Got your pancake and ready to add in a back extension & anterior pelvic tilt? In a floor pancake, aim to lift your neck and chest off the floor whilst keeping your stomach and lower ribcage in contact to the floor. Also aim to keep your pubic bone pressed into the ground as you lift your tailbone off. A strong and deep engagement through the spinal and shoulder muscles is required to sustain this position.
So which muscles control this back & pelvis position?
The motion of back extension usually occurs from 4 main muscle groups; the hamstrings, gluteus maximus, latissimus dorsi and paraspinals (erector spinae).
However in our spatchcock position our hamstrings and glutes are completely stretched out so they don’t assist in the back extension.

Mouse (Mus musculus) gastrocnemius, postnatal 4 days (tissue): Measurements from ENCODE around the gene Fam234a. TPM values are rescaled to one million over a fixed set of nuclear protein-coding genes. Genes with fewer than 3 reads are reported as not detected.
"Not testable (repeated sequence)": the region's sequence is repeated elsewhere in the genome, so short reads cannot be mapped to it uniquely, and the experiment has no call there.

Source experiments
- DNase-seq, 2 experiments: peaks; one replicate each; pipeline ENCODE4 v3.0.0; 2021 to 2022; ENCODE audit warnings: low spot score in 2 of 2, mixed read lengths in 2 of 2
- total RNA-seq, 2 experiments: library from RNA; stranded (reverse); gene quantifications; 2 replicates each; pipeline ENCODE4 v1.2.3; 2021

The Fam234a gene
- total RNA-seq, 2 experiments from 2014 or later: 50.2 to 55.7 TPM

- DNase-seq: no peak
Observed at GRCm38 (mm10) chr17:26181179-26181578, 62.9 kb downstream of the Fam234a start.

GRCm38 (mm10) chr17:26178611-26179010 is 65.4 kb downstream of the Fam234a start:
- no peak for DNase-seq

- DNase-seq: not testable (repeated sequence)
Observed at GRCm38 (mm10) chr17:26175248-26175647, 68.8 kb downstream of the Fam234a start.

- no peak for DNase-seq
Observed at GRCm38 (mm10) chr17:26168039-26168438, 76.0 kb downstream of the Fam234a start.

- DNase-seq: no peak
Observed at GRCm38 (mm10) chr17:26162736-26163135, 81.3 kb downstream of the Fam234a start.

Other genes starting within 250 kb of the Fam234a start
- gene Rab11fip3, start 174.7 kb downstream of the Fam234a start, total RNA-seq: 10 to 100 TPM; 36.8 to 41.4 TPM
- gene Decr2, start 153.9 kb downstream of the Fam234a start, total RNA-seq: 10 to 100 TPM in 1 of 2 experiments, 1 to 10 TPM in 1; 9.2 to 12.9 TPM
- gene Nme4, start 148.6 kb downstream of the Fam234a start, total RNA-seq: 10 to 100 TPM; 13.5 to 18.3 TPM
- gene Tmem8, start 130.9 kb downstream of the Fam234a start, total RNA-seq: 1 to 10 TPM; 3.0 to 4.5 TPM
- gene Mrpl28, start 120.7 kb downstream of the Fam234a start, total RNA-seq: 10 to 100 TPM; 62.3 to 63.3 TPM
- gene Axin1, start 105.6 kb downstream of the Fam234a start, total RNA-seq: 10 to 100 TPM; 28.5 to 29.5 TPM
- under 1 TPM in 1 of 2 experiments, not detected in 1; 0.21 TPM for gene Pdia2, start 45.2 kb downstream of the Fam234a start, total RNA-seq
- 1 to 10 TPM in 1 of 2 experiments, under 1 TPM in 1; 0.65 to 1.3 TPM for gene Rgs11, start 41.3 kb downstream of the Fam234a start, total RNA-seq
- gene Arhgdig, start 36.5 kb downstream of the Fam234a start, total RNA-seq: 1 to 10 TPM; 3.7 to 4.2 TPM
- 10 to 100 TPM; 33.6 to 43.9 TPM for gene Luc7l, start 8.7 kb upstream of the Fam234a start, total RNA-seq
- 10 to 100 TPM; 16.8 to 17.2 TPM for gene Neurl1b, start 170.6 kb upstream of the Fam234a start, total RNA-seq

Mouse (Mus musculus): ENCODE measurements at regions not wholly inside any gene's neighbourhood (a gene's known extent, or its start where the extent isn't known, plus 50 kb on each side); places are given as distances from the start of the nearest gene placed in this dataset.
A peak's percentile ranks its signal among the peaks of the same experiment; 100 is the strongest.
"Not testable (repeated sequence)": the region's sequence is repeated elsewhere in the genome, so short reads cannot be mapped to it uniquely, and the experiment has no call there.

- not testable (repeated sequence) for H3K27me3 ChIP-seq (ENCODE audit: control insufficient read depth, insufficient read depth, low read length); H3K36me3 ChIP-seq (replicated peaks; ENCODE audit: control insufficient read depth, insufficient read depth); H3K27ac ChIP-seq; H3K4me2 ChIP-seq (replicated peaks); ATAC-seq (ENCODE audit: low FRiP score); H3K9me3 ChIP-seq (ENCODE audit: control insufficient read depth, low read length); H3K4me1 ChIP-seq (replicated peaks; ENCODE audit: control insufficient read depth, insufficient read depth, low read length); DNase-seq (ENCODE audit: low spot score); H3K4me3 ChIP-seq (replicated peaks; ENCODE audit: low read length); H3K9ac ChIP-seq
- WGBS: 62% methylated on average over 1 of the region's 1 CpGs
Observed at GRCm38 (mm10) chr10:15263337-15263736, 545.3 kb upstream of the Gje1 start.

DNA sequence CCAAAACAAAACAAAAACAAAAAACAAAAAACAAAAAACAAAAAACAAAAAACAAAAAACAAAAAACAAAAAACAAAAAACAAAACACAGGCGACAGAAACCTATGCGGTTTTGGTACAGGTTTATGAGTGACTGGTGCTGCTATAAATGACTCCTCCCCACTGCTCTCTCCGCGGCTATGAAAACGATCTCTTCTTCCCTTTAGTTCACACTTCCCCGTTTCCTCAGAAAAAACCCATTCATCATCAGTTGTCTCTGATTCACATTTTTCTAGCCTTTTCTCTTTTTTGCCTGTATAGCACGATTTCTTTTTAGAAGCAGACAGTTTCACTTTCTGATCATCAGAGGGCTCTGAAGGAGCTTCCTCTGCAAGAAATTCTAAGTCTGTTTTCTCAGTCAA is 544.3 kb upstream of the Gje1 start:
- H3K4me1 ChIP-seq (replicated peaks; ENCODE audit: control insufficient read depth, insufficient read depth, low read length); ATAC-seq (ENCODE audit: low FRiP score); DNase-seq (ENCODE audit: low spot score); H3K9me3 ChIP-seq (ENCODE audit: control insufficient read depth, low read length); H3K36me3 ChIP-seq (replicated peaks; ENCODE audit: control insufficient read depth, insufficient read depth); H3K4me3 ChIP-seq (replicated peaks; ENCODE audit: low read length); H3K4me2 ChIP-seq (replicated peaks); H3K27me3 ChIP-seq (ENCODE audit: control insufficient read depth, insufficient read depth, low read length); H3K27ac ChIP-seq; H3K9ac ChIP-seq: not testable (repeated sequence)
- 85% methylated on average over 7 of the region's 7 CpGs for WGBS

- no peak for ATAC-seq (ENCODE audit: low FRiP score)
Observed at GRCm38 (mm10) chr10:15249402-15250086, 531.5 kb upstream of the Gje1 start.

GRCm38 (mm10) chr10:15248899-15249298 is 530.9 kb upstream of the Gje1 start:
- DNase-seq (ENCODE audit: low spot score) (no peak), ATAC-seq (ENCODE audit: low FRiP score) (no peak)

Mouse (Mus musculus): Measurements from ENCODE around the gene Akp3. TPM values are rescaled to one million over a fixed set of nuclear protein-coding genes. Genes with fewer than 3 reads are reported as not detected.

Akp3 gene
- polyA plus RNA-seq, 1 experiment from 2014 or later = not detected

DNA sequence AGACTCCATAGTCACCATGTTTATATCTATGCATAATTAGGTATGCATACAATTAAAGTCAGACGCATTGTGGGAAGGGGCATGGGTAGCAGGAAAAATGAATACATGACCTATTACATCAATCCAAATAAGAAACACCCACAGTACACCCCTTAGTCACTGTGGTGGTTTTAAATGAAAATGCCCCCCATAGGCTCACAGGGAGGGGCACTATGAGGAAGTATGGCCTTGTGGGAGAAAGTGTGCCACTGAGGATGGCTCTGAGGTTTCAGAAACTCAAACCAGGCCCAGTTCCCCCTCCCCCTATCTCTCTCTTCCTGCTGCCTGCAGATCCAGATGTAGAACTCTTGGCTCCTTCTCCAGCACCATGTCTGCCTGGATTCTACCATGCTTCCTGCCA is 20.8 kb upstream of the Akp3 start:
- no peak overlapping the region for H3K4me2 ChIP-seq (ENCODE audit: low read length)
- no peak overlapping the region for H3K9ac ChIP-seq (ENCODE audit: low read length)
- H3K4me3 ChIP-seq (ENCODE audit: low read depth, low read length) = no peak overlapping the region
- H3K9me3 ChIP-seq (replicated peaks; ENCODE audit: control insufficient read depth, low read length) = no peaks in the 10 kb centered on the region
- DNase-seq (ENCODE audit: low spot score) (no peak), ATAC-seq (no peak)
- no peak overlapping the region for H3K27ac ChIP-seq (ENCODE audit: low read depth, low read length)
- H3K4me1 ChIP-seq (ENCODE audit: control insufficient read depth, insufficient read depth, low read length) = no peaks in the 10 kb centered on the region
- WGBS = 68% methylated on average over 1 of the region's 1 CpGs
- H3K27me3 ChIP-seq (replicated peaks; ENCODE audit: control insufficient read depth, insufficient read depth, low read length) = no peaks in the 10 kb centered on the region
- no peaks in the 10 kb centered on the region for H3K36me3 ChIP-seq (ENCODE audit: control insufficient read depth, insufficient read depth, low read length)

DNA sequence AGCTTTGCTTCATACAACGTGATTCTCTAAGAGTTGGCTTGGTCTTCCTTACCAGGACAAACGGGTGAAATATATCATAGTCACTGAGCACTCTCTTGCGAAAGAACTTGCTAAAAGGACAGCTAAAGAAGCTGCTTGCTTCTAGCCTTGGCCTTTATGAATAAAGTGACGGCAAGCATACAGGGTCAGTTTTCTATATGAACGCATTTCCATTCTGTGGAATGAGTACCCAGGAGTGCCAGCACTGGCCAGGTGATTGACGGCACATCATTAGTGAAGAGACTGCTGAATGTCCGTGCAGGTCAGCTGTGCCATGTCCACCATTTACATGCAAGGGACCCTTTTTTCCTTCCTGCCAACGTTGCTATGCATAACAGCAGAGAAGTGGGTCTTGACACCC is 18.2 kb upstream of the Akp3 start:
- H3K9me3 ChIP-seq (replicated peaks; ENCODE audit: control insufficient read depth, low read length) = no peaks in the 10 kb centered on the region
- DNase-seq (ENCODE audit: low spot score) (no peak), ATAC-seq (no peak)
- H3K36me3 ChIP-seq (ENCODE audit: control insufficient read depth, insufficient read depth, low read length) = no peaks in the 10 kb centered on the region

Therefore this motion is reliant on our paraspinals and latissimus dorsi. The paraspinals are a group of lots of thin muscles that run the length of the entire spine. To allow a back extension motion through our paraspinals & lats, our abdominals are also required to lengthen eccentrically.
In addition to performing a spinal extension motion, the pelvis is required to position itself into an anterior pelvic tilt (refer to figure 4 for assistance). An anterior pelvic tilt is performed by concentrically contracting the lower spinal extensor muscles and the hip flexors (iliopsoas/quads). The hamstrings, gluteals and abdominals are required to eccentrically lengthen to perform an anterior tilt. This movement can and should be strengthened out of a spatchcock/pancake position.